cmd_element. This is used by VTYSH to determine which daemons to send the command to.
- A version of
DEFUNSHthat allows setting the
->attrfield of the generated
cmd_element. Not used in practice.
When integrated configuration is used, VTYSH manages writing, reading and
applying the FRR configuration file. VTYSH can be made to read and apply an
integrated configuration to all running daemons by launching it with
<file>. It sends the appropriate configuration lines to the relevant daemons
in the same way that commands entered by the user on VTYSH’s shell prompt are
Configuration writing is more complicated. VTYSH makes a best-effort attempt to combine and simplify the configuration as much as possible. A working example is best to explain this behavior.
Suppose we have just staticd and zebra running on the system, and use VTYSH to apply the following configuration snippet:
! vrf blue ip protocol static route-map ExampleRoutemap ip route 192.168.0.0/24 192.168.0.1 exit-vrf !
Note that staticd defines static route commands and zebra defines
protocol commands. Therefore if we ask only zebra for its configuration, we
get the following:
(config)# do sh running-config zebra Building configuration... ... ! vrf blue ip protocol static route-map ExampleRoutemap exit-vrf ! ...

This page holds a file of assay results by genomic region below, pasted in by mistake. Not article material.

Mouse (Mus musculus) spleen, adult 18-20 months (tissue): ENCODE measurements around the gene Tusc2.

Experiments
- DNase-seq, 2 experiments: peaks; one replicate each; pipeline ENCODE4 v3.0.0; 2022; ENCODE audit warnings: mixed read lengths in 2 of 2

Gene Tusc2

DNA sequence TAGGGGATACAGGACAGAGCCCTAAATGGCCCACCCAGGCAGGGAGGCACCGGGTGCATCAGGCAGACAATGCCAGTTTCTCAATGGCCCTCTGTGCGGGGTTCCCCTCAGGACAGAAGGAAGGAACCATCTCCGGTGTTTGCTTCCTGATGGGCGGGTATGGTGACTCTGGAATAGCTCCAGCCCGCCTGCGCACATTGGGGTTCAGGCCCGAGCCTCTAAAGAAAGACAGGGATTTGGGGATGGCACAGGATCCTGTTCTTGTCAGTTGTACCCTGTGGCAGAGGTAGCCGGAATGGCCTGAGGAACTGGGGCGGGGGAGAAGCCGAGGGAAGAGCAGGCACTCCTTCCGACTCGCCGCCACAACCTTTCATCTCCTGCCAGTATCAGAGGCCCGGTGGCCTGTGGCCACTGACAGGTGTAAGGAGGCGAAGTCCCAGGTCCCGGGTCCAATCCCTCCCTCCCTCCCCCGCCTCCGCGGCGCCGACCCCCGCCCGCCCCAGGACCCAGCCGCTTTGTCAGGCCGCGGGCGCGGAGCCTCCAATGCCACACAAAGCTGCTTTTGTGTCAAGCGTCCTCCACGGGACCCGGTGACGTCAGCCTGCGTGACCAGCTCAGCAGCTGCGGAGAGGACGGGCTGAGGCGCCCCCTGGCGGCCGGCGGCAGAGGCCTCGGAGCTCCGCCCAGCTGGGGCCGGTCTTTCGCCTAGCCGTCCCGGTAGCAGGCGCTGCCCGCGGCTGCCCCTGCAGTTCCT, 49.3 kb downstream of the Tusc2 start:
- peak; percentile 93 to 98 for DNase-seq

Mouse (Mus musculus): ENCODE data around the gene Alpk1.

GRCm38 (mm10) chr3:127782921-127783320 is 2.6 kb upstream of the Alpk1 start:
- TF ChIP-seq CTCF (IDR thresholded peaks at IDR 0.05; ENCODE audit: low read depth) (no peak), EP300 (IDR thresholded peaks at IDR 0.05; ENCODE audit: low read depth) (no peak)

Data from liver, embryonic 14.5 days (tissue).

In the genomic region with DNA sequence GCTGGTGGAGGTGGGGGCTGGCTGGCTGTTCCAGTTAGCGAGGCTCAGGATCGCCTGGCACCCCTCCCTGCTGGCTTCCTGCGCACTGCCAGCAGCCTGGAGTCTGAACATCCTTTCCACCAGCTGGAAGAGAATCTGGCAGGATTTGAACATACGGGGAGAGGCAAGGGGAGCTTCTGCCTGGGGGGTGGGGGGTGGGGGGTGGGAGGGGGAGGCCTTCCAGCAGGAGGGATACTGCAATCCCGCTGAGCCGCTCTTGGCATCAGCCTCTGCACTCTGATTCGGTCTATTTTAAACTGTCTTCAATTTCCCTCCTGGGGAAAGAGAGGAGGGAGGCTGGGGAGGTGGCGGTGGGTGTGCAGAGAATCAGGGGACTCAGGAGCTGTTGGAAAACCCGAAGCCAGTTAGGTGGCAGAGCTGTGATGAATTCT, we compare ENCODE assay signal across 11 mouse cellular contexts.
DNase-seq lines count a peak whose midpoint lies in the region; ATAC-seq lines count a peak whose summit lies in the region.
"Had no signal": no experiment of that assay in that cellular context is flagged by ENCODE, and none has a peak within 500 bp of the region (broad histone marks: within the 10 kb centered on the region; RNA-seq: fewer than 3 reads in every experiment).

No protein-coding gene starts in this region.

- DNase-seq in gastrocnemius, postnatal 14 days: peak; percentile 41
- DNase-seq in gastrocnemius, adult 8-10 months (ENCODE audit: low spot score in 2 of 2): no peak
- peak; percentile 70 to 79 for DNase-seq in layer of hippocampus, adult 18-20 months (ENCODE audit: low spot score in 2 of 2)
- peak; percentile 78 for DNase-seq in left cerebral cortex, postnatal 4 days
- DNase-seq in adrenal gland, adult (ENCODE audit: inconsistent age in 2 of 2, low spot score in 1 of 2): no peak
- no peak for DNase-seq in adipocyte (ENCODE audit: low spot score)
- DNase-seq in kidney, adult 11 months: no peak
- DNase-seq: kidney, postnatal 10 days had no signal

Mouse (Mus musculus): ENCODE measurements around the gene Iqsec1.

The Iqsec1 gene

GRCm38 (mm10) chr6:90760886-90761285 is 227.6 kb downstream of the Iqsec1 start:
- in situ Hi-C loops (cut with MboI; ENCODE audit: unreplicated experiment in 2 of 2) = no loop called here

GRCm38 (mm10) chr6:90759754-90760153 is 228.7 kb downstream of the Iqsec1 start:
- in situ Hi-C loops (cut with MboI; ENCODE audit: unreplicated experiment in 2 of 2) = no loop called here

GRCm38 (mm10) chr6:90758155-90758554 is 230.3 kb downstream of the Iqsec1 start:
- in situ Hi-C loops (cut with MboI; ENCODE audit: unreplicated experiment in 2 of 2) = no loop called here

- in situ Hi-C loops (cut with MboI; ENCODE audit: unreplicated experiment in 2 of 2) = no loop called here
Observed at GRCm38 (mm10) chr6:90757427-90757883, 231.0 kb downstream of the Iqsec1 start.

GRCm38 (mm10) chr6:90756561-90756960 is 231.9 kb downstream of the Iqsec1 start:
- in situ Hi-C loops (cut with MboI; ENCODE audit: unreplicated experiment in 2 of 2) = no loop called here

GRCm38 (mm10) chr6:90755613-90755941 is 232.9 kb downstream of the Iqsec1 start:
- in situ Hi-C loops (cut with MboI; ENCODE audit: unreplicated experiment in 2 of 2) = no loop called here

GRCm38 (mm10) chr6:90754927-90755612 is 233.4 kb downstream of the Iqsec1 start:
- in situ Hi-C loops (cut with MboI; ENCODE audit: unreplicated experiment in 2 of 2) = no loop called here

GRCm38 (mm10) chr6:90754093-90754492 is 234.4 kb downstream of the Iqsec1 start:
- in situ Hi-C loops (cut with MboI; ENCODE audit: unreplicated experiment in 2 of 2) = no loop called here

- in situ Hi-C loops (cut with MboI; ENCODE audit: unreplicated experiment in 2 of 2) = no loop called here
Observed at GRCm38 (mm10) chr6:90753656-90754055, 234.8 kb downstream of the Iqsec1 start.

Note that the static route doesn’t show up there. Similarly, if we ask staticd for its configuration, we get:
(config)# do sh running-config staticd ... ! vrf blue ip route 192.168.0.0/24 192.168.0.1 exit-vrf ! ...
But when we display the configuration with VTYSH, we see:
ubuntu-bionic(config)# do sh running-config ... ! vrf blue ip protocol static route-map ExampleRoutemap ip route 192.168.0.0/24 192.168.0.1 exit-vrf ! ...
This is because VTYSH asks each daemon for its currently running configuration,
and combines equivalent blocks together. In the above example, it combined the
vrf blue blocks from both zebra and staticd together into one. This is
VTYSH communicates with FRR daemons by way of domain socket. Each daemon
creates its own socket, typically in
protocol is very simple. In the VTYSH to daemon direction, messages are simply
NULL-terminated strings, whose content are CLI commands. Here is a typical
message from VTYSH to a daemon:
Request 00000000: 646f 2077 7269 7465 2074 6572 6d69 6e61 do write termina 00000010: 6c0a 00 l..
The response format has some more data in it. First is a NULL-terminated string containing the plaintext response, which is just the output of the command that was sent in the request. This is displayed to the user. The plaintext response is followed by 3 null marker bytes, followed by a 1-byte status code that indicates whether the command was successful or not.
Response 0 1 2 3 0 1 2 3 4 5 6 7 8 9 0 1 2 3 4 5 6 7 8 9 0 1 2 3 4 5 6 7 8 9 0 1 +-+-+-+-+-+-+-+-+-+-+-+-+-+-+-+-+-+-+-+-+-+-+-+-+-+-+-+-+-+-+-+-+ | Plaintext Response | +-+-+-+-+-+-+-+-+-+-+-+-+-+-+-+-+-+-+-+-+-+-+-+-+-+-+-+-+-+-+-+-+ | Marker (0x00) | Status Code | +-+-+-+-+-+-+-+-+-+-+-+-+-+-+-+-+-+-+-+-+-+-+-+-+-+-+-+-+-+-+-+-+
0x00 byte in the marker also serves to terminate the plaintext